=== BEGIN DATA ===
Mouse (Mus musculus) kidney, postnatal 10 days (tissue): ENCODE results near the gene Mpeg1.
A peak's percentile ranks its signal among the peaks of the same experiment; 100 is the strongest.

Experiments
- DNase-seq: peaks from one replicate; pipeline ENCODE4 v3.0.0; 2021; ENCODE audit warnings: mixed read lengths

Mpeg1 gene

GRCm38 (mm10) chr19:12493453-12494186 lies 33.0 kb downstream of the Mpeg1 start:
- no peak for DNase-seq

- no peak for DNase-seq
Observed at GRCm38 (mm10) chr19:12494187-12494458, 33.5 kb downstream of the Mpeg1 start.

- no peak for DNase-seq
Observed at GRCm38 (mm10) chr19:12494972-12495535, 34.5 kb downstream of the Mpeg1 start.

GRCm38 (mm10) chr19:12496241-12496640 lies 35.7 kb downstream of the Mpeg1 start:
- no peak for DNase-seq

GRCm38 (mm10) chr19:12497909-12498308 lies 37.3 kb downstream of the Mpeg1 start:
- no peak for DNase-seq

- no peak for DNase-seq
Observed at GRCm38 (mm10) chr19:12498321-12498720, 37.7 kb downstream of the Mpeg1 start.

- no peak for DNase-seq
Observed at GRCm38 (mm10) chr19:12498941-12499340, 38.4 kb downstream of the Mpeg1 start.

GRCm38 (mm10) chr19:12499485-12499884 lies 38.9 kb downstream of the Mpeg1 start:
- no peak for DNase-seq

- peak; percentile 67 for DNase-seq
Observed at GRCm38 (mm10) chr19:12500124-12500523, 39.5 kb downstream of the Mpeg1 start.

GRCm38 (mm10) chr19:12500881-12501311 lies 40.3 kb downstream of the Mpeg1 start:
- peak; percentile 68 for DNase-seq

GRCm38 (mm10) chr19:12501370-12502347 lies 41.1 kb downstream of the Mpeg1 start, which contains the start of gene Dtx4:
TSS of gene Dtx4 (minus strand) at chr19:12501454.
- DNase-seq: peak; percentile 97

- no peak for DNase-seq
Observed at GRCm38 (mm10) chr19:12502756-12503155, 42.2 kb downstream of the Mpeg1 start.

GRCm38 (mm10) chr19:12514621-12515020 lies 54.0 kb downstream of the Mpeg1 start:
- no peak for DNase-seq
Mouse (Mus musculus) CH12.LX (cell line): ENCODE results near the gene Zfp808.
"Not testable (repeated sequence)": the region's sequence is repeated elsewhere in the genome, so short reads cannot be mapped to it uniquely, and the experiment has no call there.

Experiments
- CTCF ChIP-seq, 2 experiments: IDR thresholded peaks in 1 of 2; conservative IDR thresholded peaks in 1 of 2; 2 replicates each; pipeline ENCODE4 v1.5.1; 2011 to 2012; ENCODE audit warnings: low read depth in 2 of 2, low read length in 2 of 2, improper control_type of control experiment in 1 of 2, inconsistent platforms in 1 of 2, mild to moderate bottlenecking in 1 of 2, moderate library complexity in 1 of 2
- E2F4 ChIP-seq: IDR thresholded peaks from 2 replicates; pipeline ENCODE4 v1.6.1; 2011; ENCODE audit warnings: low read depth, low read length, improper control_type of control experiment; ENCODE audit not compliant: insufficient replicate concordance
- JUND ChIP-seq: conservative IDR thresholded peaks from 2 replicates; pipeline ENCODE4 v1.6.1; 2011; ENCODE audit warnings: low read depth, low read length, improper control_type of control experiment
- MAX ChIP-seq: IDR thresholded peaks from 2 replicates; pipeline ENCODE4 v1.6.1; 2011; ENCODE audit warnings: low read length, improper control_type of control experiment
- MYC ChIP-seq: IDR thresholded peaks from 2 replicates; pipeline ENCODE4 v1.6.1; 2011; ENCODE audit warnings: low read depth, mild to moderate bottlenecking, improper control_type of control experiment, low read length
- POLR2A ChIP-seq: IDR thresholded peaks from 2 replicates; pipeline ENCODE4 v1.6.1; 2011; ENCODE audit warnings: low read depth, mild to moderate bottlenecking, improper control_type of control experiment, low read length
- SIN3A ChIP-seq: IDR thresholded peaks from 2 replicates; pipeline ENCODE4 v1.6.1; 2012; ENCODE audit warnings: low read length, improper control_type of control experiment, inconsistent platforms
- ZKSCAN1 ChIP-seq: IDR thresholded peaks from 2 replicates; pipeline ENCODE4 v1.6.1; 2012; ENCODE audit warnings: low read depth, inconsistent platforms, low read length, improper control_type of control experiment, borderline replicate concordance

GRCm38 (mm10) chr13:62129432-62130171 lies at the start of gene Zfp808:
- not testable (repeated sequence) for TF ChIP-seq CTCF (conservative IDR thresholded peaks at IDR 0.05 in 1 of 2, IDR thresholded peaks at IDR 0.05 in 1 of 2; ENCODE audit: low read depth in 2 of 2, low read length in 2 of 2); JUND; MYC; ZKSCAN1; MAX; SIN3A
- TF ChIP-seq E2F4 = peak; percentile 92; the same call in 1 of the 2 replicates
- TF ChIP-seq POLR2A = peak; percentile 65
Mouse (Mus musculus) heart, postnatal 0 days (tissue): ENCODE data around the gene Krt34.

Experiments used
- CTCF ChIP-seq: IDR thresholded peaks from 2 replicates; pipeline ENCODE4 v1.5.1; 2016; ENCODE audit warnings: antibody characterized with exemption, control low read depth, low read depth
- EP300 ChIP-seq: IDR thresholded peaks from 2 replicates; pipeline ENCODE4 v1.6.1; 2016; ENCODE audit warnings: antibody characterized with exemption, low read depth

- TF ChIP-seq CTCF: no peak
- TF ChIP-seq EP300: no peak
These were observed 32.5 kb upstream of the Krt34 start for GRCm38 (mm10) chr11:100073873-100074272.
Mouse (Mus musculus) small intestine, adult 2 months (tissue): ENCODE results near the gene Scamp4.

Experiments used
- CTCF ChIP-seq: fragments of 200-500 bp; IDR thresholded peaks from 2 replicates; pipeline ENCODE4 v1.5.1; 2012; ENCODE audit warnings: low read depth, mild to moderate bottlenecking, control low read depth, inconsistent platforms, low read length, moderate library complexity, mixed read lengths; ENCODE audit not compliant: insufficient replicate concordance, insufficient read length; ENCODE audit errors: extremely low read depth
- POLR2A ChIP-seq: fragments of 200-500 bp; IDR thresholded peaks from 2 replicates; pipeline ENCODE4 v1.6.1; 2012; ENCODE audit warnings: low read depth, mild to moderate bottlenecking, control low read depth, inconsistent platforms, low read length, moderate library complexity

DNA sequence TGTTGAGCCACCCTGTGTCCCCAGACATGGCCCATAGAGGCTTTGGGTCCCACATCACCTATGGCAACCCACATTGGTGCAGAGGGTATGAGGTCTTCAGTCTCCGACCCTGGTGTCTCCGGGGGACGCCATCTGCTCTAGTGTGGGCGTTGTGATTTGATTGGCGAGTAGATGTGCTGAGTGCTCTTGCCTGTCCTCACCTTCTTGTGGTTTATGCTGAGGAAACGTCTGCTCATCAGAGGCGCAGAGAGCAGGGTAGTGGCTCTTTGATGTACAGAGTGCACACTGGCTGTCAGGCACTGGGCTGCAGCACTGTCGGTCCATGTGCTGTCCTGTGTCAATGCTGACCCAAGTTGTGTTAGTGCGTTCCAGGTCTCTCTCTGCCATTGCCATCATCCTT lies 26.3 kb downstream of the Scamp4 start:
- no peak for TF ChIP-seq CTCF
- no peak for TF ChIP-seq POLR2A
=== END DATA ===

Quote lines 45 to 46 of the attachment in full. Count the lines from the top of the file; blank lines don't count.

- not testable (repeated sequence) for TF ChIP-seq CTCF (conservative IDR thresholded peaks at IDR 0.05 in 1 of 2, IDR thresholded peaks at IDR 0.05 in 1 of 2; ENCODE audit: low read depth in 2 of 2, low read length in 2 of 2); JUND; MYC; ZKSCAN1; MAX; SIN3A
- TF ChIP-seq E2F4 = peak; percentile 92; the same call in 1 of the 2 replicates